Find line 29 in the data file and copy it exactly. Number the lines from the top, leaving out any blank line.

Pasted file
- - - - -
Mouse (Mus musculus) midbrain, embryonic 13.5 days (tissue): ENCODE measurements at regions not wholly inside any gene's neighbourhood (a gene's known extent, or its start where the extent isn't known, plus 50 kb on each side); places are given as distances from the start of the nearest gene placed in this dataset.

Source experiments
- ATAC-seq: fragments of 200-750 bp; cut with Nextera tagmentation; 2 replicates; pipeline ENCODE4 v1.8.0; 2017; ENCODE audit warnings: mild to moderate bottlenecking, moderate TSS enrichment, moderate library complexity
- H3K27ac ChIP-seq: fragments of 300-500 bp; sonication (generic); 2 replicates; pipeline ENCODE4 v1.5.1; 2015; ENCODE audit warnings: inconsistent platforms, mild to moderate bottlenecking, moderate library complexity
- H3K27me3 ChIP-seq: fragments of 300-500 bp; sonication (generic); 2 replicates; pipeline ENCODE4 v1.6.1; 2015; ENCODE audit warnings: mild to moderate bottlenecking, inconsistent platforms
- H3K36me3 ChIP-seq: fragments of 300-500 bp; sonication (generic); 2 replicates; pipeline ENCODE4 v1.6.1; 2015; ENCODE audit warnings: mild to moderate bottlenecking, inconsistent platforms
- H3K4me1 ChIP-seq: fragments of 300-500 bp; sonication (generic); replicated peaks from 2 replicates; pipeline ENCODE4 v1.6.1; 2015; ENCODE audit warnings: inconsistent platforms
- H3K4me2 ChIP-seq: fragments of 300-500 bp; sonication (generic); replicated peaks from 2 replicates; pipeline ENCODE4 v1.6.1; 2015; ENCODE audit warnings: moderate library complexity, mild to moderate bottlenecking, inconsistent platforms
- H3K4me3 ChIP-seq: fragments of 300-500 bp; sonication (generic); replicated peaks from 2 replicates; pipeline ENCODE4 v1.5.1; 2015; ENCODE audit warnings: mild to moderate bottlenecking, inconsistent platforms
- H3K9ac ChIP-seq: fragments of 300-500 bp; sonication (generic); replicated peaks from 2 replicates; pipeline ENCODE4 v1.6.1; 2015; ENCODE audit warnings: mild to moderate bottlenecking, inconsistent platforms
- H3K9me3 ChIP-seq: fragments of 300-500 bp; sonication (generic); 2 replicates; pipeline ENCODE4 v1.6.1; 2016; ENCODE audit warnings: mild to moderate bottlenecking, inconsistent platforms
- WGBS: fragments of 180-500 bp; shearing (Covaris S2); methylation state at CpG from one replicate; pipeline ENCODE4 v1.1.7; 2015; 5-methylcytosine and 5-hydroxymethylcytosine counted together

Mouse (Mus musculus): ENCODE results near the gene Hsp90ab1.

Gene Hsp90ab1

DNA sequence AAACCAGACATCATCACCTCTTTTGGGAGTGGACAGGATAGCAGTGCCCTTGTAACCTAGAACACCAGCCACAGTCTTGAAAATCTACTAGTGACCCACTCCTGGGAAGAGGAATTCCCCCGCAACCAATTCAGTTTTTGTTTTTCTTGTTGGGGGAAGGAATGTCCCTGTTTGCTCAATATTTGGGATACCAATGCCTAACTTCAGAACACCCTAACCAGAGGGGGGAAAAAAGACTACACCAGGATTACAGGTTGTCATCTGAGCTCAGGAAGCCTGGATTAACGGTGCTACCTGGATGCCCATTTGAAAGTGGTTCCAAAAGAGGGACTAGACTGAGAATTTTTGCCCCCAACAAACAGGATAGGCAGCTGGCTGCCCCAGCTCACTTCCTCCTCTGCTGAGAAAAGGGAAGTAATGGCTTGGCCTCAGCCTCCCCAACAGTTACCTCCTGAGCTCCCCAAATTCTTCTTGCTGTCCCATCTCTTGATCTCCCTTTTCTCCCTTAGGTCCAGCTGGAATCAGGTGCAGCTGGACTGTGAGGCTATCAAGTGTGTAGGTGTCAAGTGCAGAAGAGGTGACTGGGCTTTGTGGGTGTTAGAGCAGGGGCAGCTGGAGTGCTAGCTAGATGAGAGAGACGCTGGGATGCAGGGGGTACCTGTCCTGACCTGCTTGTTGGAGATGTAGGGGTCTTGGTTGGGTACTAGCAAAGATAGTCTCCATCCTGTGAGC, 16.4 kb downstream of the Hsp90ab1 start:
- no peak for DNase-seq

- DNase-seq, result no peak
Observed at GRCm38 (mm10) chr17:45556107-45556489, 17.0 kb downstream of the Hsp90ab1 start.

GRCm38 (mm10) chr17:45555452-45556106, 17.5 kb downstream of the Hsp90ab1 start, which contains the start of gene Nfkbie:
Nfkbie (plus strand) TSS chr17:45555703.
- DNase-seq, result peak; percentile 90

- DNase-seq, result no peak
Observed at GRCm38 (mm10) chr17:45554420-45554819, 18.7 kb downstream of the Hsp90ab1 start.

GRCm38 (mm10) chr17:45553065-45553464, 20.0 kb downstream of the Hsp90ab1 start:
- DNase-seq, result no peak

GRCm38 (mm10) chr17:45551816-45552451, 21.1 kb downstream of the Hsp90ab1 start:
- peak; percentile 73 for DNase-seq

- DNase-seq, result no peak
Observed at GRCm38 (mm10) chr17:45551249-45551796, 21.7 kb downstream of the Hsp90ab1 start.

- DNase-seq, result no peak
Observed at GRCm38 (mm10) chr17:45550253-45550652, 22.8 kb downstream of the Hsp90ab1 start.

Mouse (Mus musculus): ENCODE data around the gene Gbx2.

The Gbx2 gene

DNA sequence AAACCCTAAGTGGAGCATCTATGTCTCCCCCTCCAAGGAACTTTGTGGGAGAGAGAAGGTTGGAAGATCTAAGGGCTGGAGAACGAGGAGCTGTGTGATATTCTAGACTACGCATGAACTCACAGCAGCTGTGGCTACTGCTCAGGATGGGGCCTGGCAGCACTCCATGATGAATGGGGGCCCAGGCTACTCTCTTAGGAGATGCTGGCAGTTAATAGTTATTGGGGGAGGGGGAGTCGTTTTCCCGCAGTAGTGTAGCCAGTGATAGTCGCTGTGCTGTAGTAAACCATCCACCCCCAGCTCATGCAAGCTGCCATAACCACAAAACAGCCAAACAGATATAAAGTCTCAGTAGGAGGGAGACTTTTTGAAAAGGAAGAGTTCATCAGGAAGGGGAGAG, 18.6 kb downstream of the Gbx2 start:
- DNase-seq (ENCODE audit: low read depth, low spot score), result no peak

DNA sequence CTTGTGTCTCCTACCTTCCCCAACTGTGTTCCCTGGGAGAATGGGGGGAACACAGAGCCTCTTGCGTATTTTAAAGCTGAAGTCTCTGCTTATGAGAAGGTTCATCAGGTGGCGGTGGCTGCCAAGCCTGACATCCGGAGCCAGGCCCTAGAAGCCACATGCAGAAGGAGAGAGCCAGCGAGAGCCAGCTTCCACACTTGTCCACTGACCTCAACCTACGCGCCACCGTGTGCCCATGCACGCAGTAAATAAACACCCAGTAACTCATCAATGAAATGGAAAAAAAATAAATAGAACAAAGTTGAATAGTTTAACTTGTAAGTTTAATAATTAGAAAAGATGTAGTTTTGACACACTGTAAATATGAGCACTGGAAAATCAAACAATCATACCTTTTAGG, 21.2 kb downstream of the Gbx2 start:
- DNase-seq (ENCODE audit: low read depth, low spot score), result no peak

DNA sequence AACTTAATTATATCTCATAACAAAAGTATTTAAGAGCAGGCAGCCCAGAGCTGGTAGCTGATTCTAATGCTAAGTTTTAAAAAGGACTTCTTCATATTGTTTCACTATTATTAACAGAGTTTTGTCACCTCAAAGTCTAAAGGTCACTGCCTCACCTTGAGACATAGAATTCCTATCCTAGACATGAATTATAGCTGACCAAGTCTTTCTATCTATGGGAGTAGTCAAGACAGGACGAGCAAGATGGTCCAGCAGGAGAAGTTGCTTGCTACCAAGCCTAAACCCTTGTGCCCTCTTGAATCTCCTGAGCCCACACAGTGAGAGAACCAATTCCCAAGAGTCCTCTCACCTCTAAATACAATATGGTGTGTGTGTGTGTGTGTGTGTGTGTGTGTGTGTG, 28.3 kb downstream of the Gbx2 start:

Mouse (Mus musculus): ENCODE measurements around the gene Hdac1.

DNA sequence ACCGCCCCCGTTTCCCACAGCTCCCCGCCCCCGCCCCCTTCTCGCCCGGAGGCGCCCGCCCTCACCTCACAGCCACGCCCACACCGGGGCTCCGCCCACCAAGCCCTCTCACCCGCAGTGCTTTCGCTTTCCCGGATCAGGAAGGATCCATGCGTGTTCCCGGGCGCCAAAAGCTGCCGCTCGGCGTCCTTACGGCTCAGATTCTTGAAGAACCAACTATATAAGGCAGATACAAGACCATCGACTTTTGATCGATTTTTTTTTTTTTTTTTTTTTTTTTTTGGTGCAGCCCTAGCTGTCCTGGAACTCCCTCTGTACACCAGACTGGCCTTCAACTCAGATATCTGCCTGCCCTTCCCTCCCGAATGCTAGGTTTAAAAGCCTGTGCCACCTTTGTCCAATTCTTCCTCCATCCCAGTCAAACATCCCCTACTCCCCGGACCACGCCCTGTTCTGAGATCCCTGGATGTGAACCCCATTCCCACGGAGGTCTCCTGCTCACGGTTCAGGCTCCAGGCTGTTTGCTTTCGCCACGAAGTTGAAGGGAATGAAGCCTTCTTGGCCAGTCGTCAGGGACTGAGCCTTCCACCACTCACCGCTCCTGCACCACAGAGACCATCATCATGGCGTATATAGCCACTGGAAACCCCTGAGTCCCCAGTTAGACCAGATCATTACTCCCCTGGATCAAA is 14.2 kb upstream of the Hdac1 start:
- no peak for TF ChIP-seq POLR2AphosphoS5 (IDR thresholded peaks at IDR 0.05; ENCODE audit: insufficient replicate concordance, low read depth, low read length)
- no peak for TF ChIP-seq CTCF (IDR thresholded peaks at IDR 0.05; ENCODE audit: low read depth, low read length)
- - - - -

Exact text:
Observed at GRCm38 (mm10) chr17:45551249-45551796, 21.7 kb downstream of the Hsp90ab1 start.